Here, X is our time-domain signal, M is the DFT matrix, and Y is the output of the DFT (the Fourier coefficients). Each element in the output vector Y, say Yk, is computed as the dot product of the k-th row in the DFT matrix M and the input vector X. This can be represented as:

Yk=Mk ⋅X

This dot product operation effectively measures how much the signal X "aligns" with the k-th Fourier basis vector Mk. The result, Yk, represents the contribution of the frequency corresponding to Mk in the overall signal. A high value of Yk suggests that the frequency corresponding to Mk is a significant component of the signal X, while a low value suggests that the frequency is not present or is only a minor component of the signal.

Hence, the Fourier Transform operation, as performed by the Discrete Fourier Transform (DFT), can be conceptualized as a sequence of dot product operations. These operations are carried out between the input signal and a set of Fourier basis vectors. The results of these operations yield a measure of how much each frequency component contributes to the overall signal. To put it succinctly, the DFT operation can be thought of as a template matching algorithm. Here, the Fourier basis vectors serve as the templates, and the dot product operation quantifies the similarity or 'match' between the input signal vector and each template vector."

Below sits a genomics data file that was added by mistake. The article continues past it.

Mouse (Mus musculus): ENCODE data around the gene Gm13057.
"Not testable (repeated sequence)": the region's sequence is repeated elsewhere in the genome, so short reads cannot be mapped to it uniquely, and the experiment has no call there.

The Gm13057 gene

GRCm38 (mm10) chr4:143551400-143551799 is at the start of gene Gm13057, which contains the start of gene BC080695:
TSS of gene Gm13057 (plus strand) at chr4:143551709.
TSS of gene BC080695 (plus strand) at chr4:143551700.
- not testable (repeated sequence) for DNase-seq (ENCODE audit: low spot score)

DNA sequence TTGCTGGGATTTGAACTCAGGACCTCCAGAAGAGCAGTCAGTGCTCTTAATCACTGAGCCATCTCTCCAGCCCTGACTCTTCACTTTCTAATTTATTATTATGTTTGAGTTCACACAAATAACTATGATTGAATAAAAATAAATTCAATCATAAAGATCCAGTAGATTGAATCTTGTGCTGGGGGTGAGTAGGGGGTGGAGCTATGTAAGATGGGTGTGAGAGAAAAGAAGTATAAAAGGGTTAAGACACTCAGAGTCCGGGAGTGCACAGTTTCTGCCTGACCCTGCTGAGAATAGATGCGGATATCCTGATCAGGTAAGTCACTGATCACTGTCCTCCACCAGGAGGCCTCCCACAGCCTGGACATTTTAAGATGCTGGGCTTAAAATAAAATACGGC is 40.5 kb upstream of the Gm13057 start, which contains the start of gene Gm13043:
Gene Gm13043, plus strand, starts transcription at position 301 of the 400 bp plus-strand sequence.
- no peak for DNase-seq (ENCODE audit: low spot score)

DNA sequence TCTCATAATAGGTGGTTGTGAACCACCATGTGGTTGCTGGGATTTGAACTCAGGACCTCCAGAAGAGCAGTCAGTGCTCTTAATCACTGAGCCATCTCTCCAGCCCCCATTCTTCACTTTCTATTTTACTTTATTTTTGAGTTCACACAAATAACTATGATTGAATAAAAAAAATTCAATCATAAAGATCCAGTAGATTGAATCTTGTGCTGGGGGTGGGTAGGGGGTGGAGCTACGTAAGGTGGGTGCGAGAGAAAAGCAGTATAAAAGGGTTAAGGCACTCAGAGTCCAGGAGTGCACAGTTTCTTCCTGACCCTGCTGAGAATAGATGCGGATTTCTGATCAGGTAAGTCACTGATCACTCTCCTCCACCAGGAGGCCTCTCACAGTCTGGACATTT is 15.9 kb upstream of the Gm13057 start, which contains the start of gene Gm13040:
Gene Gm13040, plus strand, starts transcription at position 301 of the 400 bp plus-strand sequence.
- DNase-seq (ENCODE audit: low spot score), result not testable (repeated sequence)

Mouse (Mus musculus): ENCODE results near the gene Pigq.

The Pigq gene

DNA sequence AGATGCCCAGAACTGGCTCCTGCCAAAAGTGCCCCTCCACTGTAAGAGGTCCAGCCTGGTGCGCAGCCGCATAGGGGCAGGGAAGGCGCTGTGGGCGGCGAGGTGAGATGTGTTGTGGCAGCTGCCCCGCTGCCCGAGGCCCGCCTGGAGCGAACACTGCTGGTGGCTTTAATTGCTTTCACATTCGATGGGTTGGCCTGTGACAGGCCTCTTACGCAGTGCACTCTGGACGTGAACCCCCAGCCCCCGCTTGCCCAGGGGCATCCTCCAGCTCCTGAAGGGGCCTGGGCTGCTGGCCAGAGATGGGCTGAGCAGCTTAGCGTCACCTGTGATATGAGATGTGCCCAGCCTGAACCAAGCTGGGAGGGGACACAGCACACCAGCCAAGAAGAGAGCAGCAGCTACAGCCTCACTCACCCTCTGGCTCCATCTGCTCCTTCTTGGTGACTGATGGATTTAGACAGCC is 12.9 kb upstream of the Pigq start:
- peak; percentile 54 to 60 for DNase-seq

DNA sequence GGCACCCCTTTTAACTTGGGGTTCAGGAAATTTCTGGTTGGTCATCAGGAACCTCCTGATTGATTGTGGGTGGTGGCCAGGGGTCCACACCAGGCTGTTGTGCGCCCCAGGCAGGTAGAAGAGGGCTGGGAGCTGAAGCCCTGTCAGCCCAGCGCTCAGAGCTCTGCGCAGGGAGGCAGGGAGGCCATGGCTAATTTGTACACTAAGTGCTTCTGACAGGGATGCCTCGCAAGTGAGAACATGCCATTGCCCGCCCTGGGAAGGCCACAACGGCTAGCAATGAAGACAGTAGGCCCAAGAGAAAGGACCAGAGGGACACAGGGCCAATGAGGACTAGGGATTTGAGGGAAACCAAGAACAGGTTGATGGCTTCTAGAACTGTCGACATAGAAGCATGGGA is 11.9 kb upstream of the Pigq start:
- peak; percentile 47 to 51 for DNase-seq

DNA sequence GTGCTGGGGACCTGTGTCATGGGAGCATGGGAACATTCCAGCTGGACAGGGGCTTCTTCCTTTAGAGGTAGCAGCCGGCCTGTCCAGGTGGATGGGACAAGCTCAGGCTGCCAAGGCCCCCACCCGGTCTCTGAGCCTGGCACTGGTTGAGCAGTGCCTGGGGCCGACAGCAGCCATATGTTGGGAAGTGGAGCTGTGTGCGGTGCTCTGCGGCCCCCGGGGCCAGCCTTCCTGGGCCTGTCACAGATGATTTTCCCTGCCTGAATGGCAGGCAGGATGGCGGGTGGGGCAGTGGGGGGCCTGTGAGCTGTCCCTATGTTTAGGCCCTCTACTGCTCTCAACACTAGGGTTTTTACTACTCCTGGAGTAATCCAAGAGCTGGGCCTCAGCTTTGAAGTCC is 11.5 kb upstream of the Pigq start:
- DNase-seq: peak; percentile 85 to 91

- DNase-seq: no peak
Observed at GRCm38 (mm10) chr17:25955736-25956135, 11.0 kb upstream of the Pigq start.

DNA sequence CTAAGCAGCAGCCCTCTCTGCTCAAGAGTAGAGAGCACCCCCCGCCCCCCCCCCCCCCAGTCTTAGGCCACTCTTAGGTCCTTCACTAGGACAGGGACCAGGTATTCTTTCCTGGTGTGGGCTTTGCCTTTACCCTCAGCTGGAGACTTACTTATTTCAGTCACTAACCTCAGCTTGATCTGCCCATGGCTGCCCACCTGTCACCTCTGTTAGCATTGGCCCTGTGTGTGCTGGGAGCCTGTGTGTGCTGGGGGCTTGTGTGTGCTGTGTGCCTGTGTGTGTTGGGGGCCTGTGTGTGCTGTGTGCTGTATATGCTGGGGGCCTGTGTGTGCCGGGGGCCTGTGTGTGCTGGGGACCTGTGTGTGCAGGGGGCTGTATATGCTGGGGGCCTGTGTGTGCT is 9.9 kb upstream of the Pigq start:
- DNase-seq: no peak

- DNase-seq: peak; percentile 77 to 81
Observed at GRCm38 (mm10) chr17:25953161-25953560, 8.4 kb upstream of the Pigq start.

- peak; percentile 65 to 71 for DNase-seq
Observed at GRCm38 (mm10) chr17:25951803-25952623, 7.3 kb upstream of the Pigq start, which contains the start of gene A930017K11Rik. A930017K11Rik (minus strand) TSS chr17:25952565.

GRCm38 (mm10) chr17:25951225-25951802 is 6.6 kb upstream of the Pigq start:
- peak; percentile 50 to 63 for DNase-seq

Let's illustrate visually on how this works.

Note: It's important to know sinusoid basis is expressed as complex exponetials and Dot product is between a real signal and a complex exponentials. We will illustrate the complex exponential as a real and imaginary part in below example.

The plots above illustrate the process of obtaining the Fourier coefficients of a square wave signal by performing a dot product operation between the input signal and the complex sinusoidal basis functions corresponding to the first 8 rows of the DFT matrix.

Input Signal: The topmost plot shows the square wave input signal.

Dot Products: Each of the subsequent 8 plots shows the real part (in orange) and imaginary part (in purple) of a different complex sinusoidal basis function. The green dashed line represents the magnitude of the dot product operation between the complex sinusoid and the input signal. The magnitude of the dot product represents the magnitude of the contribution of that basis function to the overall signal - in other words, the Fourier coefficient for that frequency.